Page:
By Keith Mahoney, Vice President of Communications and Public Affairs
I am like thousands of Massachusetts residents.
I am concerned about climate change, and believe that we need to take dramatic steps to mitigate its effects on the future of our city and our planet. I believe that we need to invest in public transportation and more walkable and bikeable environments to address this crisis. I have seen the data, that about 20 percent of emission reductions needed to limit temperature rise need to come from trips avoided or trips shifted — from cars to trains, buses, and bikes.
I am concerned, I am well-informed, and I live in a community that gives me access to public transit.
But I end up driving my car to work almost every day.
At a meeting with transportation and climate advocates last year we hosted last year I came clean. And I know I’m not alone. I am among the many who know that it is a critical time to get out of our cars and on to buses or electrified public transit, but the reality is that all of our public incentives make the “right choice” far more difficult than the easy choice.
As a fairly rational person, efficiency, price and experience all factor into my daily commuting experience. For me, that means driving 20 minutes rather than walking 15 minutes to a Green Line stop for a ride that can take, on a good day, 30 minutes and on a bad day, over an hour. And one cannot predict what would be a good day, nor can one predict whether you will be standing in an overcrowded and overheated car. Have an early meeting? A late event? A child to pick up or deliver to school, practice, a game, or a recital? Suddenly, the right choice becomes the risky choice.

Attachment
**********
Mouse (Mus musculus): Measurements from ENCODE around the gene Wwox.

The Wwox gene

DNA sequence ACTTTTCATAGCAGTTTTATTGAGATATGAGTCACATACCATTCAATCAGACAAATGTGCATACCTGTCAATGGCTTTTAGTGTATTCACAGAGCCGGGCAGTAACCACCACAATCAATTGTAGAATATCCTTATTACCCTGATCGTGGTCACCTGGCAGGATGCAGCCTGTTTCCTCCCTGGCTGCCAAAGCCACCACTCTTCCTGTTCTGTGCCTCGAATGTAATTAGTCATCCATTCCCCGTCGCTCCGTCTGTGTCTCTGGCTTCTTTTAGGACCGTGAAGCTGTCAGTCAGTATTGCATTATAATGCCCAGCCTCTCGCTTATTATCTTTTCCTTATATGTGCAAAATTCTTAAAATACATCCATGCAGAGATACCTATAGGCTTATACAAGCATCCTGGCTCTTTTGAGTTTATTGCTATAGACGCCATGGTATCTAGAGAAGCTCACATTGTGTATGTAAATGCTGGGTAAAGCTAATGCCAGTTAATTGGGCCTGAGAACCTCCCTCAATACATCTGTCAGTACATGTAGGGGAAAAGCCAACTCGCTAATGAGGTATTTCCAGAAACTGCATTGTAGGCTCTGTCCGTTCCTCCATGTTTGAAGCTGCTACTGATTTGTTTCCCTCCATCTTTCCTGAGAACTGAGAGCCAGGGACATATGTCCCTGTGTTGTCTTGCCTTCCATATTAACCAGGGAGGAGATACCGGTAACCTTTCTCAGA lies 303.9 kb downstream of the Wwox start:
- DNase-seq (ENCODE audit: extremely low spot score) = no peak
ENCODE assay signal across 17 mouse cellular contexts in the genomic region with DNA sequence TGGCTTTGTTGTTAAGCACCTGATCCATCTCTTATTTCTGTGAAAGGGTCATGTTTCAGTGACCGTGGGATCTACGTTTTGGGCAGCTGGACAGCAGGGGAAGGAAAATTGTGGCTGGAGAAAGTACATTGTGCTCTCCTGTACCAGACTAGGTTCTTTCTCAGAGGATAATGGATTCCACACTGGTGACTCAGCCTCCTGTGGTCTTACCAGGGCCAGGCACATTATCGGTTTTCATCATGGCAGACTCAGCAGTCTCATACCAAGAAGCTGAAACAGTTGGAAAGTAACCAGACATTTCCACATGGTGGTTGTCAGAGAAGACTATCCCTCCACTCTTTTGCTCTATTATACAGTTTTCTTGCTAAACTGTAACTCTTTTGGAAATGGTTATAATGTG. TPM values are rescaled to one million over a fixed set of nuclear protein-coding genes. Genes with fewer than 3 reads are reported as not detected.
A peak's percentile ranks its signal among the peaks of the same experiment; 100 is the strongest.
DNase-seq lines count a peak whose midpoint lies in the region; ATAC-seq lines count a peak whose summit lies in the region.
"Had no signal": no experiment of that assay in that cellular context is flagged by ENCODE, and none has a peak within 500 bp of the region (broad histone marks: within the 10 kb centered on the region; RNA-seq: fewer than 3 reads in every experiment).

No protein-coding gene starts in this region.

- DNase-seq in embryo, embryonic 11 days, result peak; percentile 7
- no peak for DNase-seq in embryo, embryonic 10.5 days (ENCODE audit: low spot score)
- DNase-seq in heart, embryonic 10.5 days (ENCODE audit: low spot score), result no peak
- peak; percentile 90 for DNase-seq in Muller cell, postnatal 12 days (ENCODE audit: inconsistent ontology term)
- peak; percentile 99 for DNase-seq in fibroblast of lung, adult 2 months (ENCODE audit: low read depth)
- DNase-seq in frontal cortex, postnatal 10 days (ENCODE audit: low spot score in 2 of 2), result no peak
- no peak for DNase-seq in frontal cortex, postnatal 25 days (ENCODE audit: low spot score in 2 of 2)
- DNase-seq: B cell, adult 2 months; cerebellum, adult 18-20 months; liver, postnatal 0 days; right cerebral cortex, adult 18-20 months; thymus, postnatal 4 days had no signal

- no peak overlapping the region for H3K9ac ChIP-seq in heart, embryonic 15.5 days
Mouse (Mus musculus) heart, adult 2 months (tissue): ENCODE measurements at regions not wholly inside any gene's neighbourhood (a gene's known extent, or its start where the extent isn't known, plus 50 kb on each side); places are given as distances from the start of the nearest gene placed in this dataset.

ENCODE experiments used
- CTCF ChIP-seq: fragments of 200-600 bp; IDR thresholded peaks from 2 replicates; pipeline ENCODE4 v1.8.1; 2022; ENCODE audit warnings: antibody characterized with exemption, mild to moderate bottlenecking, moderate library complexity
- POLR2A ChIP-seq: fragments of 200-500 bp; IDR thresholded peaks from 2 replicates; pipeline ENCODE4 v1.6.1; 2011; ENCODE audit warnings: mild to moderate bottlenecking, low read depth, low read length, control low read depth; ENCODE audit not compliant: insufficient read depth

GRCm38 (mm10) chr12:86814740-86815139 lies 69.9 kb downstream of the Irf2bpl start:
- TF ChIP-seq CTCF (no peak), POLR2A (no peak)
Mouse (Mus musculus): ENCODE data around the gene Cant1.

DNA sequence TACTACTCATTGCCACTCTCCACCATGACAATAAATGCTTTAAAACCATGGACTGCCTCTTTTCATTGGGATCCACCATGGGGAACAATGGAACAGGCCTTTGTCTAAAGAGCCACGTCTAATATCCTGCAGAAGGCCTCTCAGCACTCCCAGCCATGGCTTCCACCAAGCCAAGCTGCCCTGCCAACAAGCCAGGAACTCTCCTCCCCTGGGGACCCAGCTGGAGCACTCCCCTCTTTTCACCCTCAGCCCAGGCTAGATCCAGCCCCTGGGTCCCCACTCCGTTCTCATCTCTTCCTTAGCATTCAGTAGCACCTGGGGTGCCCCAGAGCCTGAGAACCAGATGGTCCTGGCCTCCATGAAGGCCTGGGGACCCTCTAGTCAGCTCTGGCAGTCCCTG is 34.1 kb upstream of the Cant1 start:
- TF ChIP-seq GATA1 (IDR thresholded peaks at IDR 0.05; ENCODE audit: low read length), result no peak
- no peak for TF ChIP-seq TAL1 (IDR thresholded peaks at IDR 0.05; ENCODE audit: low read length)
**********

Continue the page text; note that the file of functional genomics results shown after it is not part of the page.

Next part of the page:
And it creates an unhealthy cycle. When decades of disinvestment make transit unreliable, people opt for cars or other private options. That strains infrastructure and deprives transit of revenue and ridership. So transit becomes more unreliable, people opt for cars, and the cycle continues.
I have been part of two major reports that the Foundation has commissioned on transportation. The first, in 2013, was titled The Cost of Doing Nothing. It examines the potential costs to the Massachusetts economy of failing to invest in repairs, upgrades and expansions of the state’s transportation network to address critical needs. The report finds that failing to address needed transportation repairs and upgrades will cost Massachusetts between $17.7 and $26 billion by 2030, while reduced productivity and higher costs would result in the loss of as many as 15,000 jobs. The second study, The Transportation Dividend, was completed last year and focused more on the urban core, finding that because of past investments, transit helps overcome the very high cost of doing business in Boston, making it a place that people and enterprises choose.
At the time of the release of these studies, many agreed that they made important points, and that policymakers need to address them. The sticky issue is how to pay from them. Often policy discussions focus on how to accomplish a goal with as little pain as possible. We focus on the cost of any fix, without recognizing the benefit, or acknowledging that money, in fact, is just one part of a needed solution. A more healthy approach is to present a convincing vision of a shared future, and then be honest about what we need to do together to get there.
That has been the work of a group known as The Transportation Table, or T3. Convened by the Barr Foundation, T3 is a group of leaders across major sectors of the Commonwealth – business, industry, municipalities, and nonprofits – who have been working together to identify the major chokepoints in transportation and develop a set of recommendations to address them.
We sat together, with some found fiscal grounding provided by the Mass Taxpayers Foundation, and wrestled with where we want to go as a Commonwealth, and how do we get there. The new report put out today is the start of a conversation – one that can’t just look at the financial cost of investing in next-gen transit, but also at the daily toll that decaying infrastructure and failing transit takes on our people, our communities, our economy, our sense of equity, and our collective psyche.
It's a systemic conversation - but with some powerfully personal dimensions. We hope you'll help us push it forward.